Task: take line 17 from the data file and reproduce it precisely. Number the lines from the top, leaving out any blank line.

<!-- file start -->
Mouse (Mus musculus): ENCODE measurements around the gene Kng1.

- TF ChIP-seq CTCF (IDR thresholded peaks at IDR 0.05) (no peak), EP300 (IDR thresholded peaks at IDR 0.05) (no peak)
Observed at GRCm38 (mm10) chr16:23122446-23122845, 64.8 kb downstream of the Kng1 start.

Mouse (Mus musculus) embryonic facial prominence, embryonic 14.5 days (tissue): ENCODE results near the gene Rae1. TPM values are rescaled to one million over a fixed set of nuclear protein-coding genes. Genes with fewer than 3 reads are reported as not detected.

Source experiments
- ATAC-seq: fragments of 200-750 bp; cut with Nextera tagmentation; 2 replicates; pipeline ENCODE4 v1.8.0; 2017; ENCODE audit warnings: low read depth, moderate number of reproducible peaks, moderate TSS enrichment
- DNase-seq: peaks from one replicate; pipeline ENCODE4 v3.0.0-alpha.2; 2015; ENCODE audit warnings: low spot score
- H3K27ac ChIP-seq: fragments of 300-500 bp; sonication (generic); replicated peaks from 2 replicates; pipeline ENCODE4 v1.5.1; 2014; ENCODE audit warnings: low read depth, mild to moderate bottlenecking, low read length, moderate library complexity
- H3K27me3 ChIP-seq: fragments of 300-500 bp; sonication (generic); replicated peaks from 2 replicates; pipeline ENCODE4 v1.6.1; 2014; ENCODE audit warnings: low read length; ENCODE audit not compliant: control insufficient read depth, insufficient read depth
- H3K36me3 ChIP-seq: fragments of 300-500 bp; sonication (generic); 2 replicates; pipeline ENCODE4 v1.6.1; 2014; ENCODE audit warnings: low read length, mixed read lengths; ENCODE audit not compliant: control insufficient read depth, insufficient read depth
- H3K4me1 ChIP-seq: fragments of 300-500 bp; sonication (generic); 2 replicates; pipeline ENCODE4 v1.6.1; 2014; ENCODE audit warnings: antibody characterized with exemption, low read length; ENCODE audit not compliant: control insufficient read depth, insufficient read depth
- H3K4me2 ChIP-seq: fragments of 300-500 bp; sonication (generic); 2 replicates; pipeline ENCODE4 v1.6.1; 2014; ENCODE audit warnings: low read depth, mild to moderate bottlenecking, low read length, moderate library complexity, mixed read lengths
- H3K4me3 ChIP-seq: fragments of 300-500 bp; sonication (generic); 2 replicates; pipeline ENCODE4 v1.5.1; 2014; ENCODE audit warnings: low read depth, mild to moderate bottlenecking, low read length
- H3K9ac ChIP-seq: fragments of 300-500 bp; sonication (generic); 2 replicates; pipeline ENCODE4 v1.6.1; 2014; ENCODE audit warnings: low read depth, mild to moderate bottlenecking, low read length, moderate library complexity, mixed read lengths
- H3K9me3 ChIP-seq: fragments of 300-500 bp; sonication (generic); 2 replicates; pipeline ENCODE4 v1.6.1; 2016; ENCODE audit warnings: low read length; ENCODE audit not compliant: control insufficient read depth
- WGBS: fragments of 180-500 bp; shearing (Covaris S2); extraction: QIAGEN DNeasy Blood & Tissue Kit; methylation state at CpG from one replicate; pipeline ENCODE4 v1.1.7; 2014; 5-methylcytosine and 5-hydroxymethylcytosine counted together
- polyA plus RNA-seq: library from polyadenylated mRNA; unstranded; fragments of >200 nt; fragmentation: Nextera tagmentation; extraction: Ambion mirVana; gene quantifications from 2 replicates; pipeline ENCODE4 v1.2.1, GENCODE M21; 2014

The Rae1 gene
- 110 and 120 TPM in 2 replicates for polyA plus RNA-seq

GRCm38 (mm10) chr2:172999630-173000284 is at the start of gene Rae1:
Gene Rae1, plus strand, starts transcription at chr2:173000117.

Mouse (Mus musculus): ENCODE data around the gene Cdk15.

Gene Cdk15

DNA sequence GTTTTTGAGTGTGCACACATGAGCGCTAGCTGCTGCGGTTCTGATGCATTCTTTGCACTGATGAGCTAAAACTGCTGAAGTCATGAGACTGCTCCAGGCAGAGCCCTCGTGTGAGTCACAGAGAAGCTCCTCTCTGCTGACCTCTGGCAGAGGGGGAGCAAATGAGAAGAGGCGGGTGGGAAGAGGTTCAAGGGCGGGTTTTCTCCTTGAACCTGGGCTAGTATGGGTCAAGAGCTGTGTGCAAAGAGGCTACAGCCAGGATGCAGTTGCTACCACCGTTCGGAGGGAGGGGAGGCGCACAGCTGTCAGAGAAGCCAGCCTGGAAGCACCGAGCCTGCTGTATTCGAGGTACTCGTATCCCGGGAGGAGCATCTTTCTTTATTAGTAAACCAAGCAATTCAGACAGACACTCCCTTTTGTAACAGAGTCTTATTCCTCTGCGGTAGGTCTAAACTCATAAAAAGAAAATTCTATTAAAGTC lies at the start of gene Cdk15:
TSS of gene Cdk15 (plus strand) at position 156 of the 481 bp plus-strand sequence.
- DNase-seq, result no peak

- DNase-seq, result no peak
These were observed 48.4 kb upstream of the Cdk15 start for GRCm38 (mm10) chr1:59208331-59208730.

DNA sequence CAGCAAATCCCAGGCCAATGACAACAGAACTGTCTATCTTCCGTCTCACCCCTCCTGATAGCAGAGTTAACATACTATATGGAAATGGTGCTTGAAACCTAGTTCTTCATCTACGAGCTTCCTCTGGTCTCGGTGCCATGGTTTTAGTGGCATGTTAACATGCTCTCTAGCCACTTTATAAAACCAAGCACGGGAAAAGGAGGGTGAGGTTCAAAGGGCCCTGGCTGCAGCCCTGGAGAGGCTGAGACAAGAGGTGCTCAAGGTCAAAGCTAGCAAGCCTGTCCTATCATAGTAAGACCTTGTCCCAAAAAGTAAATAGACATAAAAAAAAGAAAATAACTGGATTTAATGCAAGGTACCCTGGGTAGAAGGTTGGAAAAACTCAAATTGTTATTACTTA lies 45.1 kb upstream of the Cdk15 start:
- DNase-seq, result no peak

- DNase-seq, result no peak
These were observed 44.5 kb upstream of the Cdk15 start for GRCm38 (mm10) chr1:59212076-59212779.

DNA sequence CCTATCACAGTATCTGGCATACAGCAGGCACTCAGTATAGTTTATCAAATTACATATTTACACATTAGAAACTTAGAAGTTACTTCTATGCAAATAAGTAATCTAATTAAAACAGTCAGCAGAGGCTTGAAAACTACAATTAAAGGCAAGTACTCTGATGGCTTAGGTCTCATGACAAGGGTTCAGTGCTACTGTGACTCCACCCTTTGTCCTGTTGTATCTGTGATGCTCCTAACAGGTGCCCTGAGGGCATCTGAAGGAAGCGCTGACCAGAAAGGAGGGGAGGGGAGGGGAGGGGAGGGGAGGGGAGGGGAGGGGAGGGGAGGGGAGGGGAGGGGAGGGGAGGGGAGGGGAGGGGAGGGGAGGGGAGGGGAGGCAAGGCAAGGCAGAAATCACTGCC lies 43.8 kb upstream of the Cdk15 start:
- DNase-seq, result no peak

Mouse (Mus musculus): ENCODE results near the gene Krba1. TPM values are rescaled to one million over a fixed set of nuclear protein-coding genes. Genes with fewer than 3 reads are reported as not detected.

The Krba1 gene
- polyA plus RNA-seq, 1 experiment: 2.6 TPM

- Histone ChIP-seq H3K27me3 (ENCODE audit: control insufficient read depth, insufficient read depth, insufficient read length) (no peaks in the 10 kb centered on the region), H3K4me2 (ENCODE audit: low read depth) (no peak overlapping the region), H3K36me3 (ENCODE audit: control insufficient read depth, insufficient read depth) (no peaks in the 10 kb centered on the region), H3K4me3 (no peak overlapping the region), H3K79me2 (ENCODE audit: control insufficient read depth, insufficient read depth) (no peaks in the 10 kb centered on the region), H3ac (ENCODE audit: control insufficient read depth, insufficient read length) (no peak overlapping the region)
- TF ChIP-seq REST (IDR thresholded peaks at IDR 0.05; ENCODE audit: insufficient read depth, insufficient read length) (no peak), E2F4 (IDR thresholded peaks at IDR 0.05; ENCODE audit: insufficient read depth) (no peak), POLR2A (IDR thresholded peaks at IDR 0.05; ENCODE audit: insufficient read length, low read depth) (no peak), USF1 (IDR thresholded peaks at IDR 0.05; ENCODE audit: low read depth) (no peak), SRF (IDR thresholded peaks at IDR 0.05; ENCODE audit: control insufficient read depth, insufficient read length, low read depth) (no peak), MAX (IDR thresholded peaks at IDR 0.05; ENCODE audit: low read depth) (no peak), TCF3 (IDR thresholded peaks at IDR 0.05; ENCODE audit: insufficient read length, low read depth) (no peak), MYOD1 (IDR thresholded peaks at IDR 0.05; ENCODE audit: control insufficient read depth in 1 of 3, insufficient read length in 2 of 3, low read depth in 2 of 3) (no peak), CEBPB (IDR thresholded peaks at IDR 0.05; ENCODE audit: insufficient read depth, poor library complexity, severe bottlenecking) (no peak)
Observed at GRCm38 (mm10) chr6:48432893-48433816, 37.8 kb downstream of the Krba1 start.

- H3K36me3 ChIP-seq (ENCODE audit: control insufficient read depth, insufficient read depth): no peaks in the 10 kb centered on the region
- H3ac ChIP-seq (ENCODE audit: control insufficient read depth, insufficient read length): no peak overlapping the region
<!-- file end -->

- polyA plus RNA-seq: library from polyadenylated mRNA; unstranded; fragments of >200 nt; fragmentation: Nextera tagmentation; extraction: Ambion mirVana; gene quantifications from 2 replicates; pipeline ENCODE4 v1.2.1, GENCODE M21; 2014